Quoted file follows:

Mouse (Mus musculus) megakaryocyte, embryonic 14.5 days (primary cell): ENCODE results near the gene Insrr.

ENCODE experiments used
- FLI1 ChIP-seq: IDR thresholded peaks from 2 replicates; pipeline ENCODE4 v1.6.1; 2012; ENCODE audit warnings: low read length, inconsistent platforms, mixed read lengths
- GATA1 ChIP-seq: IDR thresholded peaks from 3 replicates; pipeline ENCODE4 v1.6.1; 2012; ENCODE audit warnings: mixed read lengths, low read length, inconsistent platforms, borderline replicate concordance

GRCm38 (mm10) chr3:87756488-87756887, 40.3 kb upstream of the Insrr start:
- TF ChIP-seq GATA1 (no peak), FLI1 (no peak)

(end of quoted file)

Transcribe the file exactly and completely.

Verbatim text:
Mouse (Mus musculus) megakaryocyte, embryonic 14.5 days (primary cell): ENCODE results near the gene Insrr.

ENCODE experiments used
- FLI1 ChIP-seq: IDR thresholded peaks from 2 replicates; pipeline ENCODE4 v1.6.1; 2012; ENCODE audit warnings: low read length, inconsistent platforms, mixed read lengths
- GATA1 ChIP-seq: IDR thresholded peaks from 3 replicates; pipeline ENCODE4 v1.6.1; 2012; ENCODE audit warnings: mixed read lengths, low read length, inconsistent platforms, borderline replicate concordance

GRCm38 (mm10) chr3:87756488-87756887, 40.3 kb upstream of the Insrr start:
- TF ChIP-seq GATA1 (no peak), FLI1 (no peak)